Somewhere adjacent to the world, we rule, gowns our feathers.
When stars blink out like carbonated water, limbs re-human. We rub
ourselves with bath salts, make a bonfire, and dance. Lake a slice of armor,
silver breastplate we surround. When dawn begins to infiltrate
the copse with prying hand beams, we stamp out what orange coal still smokes,
pack up our camping gear. We do not wait around for arrows, heartbreak, drowning—
none of that. We pirouette to bird form. We sail beyond its reach.
Okay. So that was one inspired by Swan Lake. I just always liked the character of Odette and was sad that she meets a tragic end in the original. I think in some versions all her friends, her swan attendants die with her, so it was just putting them in a contemporary setting where maybe they would have a little bit more agency.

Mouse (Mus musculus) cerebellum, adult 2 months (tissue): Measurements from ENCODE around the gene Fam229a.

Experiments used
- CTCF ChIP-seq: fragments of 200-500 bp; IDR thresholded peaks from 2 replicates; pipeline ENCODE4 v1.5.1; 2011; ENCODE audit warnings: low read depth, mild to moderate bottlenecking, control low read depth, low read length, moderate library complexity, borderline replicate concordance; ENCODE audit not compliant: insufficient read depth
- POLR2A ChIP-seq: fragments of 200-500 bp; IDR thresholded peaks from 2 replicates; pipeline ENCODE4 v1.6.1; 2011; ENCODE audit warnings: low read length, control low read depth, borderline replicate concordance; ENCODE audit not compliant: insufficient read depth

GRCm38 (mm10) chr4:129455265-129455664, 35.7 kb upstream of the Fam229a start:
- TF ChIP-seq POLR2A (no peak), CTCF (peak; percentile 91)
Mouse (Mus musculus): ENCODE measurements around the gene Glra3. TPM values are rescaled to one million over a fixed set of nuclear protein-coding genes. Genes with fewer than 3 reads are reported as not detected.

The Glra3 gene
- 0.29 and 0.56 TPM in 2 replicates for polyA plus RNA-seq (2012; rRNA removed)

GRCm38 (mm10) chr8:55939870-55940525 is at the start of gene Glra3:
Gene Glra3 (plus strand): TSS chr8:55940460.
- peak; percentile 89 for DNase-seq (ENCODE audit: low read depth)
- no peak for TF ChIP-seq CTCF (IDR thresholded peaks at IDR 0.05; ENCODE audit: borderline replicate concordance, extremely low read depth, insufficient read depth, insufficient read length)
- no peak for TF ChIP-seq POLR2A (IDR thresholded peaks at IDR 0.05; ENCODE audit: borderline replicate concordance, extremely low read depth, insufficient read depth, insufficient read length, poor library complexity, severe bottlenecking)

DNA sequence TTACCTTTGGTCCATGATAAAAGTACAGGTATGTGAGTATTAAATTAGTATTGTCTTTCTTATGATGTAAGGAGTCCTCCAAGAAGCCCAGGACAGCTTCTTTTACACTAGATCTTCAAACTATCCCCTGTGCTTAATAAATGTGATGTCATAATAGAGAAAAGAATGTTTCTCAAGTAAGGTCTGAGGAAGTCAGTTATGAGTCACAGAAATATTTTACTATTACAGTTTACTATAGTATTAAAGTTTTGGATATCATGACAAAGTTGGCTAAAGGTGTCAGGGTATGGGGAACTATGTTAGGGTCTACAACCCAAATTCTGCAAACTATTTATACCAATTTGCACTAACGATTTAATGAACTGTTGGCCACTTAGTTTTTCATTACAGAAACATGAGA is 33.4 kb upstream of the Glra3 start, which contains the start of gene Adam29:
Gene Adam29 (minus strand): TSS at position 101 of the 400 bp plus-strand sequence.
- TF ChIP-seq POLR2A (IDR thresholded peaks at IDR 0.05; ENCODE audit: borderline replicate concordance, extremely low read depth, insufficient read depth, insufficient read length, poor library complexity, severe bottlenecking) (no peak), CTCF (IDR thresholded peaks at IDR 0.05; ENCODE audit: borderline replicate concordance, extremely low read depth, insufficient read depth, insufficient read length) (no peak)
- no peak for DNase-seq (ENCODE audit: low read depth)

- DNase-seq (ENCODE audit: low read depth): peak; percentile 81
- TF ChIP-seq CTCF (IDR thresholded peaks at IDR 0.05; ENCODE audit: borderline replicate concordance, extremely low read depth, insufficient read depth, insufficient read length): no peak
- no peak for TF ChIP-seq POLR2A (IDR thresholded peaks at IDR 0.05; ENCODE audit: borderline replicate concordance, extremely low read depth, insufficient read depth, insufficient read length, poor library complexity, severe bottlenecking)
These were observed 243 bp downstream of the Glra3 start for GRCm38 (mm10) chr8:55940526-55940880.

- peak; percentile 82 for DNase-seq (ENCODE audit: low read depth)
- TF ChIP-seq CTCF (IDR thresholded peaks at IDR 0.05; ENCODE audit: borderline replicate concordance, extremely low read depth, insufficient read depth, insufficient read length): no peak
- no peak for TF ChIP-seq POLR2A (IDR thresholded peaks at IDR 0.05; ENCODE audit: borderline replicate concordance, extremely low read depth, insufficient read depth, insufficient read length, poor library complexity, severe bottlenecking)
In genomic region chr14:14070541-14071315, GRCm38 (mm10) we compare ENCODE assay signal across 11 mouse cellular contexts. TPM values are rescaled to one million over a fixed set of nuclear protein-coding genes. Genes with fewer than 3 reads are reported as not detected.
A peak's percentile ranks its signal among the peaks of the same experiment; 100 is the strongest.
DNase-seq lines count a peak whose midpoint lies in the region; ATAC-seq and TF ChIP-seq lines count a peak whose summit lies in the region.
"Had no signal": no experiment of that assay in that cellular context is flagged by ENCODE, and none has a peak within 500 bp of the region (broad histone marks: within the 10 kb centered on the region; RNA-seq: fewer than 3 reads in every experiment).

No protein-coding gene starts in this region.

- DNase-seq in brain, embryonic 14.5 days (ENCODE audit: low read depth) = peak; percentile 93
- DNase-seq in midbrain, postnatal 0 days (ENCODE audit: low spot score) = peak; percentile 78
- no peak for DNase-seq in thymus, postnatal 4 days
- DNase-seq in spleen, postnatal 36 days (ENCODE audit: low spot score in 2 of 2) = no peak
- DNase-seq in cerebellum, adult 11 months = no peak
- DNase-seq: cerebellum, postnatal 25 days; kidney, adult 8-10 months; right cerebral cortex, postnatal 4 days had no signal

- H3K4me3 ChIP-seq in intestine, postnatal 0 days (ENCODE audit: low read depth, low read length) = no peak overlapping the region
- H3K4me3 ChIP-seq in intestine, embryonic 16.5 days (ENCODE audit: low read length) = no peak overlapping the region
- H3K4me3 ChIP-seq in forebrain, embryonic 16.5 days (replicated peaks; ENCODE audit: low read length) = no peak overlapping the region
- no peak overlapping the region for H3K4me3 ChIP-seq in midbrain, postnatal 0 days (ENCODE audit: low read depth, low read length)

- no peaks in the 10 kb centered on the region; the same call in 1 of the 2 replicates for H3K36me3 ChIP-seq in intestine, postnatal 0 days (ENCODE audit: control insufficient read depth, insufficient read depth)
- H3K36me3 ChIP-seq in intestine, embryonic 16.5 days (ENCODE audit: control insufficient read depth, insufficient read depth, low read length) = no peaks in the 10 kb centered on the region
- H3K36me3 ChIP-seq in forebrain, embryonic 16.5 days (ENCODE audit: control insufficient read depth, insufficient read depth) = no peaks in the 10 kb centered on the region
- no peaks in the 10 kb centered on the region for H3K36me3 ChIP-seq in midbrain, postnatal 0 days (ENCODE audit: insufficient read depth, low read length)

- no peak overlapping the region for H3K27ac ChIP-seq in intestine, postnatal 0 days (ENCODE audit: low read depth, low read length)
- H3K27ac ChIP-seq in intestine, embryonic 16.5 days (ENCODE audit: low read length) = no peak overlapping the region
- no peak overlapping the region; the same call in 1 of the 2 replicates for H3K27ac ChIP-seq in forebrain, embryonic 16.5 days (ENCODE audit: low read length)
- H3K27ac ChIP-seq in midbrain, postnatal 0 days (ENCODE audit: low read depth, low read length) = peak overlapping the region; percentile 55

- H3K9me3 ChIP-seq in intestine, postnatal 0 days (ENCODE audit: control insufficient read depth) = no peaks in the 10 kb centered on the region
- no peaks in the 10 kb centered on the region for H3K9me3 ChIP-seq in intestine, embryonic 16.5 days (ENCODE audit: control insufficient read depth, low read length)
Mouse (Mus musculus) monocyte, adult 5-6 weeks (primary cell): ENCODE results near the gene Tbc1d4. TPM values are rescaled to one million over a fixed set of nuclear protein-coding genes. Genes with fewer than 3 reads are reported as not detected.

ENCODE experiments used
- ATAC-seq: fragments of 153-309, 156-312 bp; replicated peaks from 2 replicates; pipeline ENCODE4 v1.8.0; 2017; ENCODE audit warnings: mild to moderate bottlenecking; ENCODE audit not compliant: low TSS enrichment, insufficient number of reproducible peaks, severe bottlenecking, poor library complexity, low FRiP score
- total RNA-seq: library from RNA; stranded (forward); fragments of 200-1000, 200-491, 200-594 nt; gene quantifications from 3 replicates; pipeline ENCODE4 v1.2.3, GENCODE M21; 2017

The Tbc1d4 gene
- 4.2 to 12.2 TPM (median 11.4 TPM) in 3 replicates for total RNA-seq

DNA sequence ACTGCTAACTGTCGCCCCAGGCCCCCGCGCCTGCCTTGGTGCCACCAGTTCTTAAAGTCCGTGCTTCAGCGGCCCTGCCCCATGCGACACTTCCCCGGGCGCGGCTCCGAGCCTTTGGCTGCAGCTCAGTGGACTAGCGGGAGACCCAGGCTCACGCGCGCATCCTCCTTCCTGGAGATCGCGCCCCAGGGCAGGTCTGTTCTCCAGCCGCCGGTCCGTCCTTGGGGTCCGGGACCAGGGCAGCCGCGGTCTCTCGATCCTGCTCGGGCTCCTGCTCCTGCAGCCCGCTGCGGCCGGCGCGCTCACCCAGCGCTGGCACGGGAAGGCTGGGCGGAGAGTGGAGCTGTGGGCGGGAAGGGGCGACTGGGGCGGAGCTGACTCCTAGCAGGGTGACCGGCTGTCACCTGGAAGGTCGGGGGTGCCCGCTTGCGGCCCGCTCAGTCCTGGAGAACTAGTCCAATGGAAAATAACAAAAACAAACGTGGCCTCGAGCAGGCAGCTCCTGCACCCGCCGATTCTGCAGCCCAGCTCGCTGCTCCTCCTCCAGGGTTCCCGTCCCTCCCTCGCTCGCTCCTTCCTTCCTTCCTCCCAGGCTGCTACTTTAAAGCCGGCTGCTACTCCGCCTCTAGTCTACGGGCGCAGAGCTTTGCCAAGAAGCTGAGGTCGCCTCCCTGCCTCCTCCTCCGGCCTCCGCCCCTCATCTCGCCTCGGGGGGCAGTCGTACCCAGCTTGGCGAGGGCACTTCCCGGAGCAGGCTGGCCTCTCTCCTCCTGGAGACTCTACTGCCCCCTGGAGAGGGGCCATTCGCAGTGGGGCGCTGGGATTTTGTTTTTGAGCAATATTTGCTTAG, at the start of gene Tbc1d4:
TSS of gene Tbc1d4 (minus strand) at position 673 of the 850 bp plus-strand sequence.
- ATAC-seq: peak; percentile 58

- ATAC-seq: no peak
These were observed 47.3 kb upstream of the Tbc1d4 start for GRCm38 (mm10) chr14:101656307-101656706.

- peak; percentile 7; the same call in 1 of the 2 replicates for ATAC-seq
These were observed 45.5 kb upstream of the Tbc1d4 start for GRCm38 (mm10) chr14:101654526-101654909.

The other poem I’ll read you is from Shelter in Place. While fairy tales are my favorite type of magic or allegory that I visit in poems, Shelter in Place has more of a cyberpunk feel. The whole book is set across a backdrop of this dystopian, futuristic city, and I tried to use that not only to talk about some of the grief and heaviness I feel when I think about some of the problems the world is facing right now—environmentally, economically, in terms of human rights, all kinds of things—to articulate the pain of living in a time where we’re facing the things we’re facing, but also to look for metaphors of hope and resistance in the face of all of that. So, I’ll read you one that was inspired by a flower I saw on a walk one day that was just bursting through the cement. It was just bursting through the sidewalk, right in front of me. There were no other flowers around—it was just this sea of concrete and then this very healthy-looking flower somehow, despite it all, against all odds, living there and thriving in the sidewalk. So, this is called “Blossoming 1.”